I understand how it happens, how we’d rather say nothing than admit that all those things we were so very sure about turned out not to be as fool proof as we thought. I’ve taken a hiatus or two myself over the last three years because it’s hard to admit when we struggle, especially when we’ve been so sure that we never would again…and said as much, to the whole world. It’s sometimes easier to fade away than to admit that we just weren’t as infallible as we thought we were. I wish it didn’t have to be that way, though. I wish there was less shame tied up in stumbling and that our setbacks and spectacular wipeouts could feel less like failure and more like progress. I wish we could learn the lessons of adolescence and finally grow up and realize that there is truly no end to this journey, no final battle to be won.

A friend of mine sent me a link to a well written, if somewhat pointed, post on a newer weight loss blog filled with broad stroke assertions and the hubris of youth with a note that said “I’ll check back in a year and see how they feel then”. It made me smile. I regularly read some young blogs and all the hope and joy and certainty…and I don’t resent it. I do envy it sometimes, though. I try to soak it in. I use it to remind myself what power there is in new success, and how easily it can slip away.

When I started blogging, I promised myself that I wouldn’t do what so many of my heroes had done before me. I wouldn’t fade away when things got rough, and I’d do my best to try and accept that if I’ll be battling my obesity the rest of my life then it’s a pretty safe bet that the fight isn’t always going to be an easy one. So here I am, bruises and all, still fighting. Over the hill? Maybe. But I can see another one in the distance, and another after that—and I want to make my way up and over all of them.

(Read today's other Theme Thursday posts here)

Thursday, September 10, 2009

Theme Thursday: Trying Out a Different Drummer

I am not a morning person.

I do not say this in the annoying, kitschy, self-deprecating cartoon-strip thought bubble way with a dramatic roll of my eyes and a wacky expression (Yeah, I’m looking at YOU, Cathy--“Ack!” indeed.), but with the quiet certainty of fact. In my 38 years on earth I can say without exaggeration that there has never been a single morning (Nope, not even Christmas morning or the first day of summer vacation) where my eyes popped open with the sun and I immediately bounded out of bed with a smile on my face and a can-do attitude ready to greet another bee-you-tee-full day!

My day invariably begins with the jolt of the alarm clock and the subsequent shushing of that clock via the flop-armed slap of the snooze button (though a lifetime of this habit has given me an extraordinarily firm grasp on all mathematical operations involving 9 minute increments) followed closely by a groan and/or a sigh and the eventual settling in of a grumpy resignation that laying in bed for just one (or nine) more minutes isn’t an option and I haul myself out of bed to begin just-another-damn-day.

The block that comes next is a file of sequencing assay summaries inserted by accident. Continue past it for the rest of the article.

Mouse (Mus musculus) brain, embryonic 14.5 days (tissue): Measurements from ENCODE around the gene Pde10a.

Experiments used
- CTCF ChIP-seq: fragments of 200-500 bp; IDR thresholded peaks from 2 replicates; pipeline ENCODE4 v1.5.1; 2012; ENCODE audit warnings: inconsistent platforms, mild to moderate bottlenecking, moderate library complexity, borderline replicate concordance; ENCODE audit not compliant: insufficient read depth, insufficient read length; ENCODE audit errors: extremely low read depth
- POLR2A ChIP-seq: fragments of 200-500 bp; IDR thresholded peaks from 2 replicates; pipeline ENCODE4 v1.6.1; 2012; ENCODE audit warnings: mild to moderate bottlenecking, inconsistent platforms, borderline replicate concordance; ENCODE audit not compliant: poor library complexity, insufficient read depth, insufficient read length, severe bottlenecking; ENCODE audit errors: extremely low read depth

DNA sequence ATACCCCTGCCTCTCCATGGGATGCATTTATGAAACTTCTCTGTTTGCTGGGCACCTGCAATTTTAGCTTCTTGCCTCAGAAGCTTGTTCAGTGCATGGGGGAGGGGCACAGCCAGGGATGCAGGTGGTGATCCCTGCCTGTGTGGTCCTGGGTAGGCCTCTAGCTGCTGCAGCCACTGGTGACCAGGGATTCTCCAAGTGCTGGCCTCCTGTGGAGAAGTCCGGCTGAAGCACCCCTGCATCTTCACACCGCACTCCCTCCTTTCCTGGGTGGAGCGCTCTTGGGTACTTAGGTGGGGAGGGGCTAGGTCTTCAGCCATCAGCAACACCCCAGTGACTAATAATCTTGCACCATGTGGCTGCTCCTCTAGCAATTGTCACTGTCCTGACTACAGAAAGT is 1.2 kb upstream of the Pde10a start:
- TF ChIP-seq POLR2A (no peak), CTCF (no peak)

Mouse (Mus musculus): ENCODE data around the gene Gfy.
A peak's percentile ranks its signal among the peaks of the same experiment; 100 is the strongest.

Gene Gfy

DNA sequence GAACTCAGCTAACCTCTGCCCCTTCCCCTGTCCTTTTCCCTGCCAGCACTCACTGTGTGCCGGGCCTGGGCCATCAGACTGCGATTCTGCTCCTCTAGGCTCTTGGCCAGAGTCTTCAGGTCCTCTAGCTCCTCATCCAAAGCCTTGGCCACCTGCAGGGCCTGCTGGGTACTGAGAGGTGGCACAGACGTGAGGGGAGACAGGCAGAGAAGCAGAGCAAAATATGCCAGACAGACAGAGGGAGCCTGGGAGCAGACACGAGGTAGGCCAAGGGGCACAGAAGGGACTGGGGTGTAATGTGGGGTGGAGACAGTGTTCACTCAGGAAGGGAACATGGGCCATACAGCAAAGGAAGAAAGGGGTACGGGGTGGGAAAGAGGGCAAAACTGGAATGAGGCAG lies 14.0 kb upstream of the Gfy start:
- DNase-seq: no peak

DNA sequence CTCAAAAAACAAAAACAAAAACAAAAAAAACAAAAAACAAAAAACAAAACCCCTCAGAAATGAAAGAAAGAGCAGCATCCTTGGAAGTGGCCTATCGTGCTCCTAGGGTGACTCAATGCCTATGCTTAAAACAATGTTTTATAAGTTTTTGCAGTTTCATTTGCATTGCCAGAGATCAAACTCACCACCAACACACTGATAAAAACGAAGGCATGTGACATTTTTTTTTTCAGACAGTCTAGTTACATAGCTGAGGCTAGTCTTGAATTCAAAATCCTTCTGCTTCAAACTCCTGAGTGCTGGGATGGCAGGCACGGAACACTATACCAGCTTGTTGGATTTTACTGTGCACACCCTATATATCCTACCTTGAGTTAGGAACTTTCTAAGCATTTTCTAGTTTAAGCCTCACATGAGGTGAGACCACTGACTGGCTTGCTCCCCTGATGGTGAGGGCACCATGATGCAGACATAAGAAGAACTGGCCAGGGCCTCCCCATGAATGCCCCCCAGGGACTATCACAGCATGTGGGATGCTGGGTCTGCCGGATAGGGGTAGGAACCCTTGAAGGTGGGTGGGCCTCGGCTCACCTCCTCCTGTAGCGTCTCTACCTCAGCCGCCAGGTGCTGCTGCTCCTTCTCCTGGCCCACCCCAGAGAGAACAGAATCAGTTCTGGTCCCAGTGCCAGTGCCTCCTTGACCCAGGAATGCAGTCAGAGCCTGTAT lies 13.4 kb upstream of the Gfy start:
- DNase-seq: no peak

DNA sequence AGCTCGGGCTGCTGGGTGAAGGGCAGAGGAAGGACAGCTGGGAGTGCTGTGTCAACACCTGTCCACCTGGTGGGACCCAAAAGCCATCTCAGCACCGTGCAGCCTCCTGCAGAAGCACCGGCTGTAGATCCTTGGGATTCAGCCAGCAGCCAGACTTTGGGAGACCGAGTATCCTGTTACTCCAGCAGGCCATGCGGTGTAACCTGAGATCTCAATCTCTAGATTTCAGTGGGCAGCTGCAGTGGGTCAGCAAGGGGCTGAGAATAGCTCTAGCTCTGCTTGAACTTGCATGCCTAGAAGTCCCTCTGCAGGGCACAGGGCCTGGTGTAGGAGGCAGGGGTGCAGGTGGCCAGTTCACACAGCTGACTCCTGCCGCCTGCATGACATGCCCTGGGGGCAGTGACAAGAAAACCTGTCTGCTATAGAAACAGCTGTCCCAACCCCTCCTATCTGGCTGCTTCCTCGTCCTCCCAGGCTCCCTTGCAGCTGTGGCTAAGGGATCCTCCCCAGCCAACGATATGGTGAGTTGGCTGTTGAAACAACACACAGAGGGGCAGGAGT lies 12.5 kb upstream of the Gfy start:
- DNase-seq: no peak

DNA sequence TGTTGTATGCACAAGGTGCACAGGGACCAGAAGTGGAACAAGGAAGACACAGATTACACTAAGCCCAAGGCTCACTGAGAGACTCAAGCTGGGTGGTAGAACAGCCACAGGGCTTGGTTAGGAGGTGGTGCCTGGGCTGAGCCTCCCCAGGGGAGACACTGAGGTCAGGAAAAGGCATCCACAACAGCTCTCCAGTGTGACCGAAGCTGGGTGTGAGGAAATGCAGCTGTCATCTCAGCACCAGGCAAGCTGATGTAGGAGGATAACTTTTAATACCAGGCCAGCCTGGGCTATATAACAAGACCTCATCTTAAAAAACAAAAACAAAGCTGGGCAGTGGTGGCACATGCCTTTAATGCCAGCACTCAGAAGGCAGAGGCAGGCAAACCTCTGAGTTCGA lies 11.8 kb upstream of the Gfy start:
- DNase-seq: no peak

But although I know this about myself, it doesn’t stop me from occasionally believing that I can work against a lifetime of droopy eyelids and train myself to greet the pre-dawn hours with not only vigor and glee, but a healthy dose of cardiovascular activity as well.

While I am an evening exerciser by nature, every so often I’ll read the accounts of those who wake up at the ass-crack of dawn and lace up their running shoes and meet the sun and all about the benefits in energy level, metabolism, weight loss (and sex appeal, and intellect, and income level, and magical powers…) and I’ll decide that I’ve been doing this all wrong. I vow to change my ways, to fight my nature and set the alarm for an hour far earlier than any self respecting night owl should ever see upon waking, and to get out there and reclaim mornings as MY time. I vow to start a new routine of early to bed and early to rise…and I sometimes (read: hardly ever) even make it past the first day!

I’m on week two of my current morning exercise experiment (which is amazing, since I rarely make it to DAY two) and I have to say that I’m finally realizing that all those promises about my body getting used to the change in it’s regular rhythm and beginning to appreciate the many benefits of A.M. activity is pretty much a load of crap. Ok, maybe it hasn’t been a TOTAL loss, but it hasn’t been exactly enriched my life much either. The time I’ve ‘saved’ for other activities in the evening is mitigated by the fact that I’m too tired to do any of them because if I’d like to sleep for more than three hours in a row I actually have to go to bed earlier. All the extra energy I was promised doesn’t seem to be materializing either. So tell me, morning people--Where’s my payoff? Huh? HUH?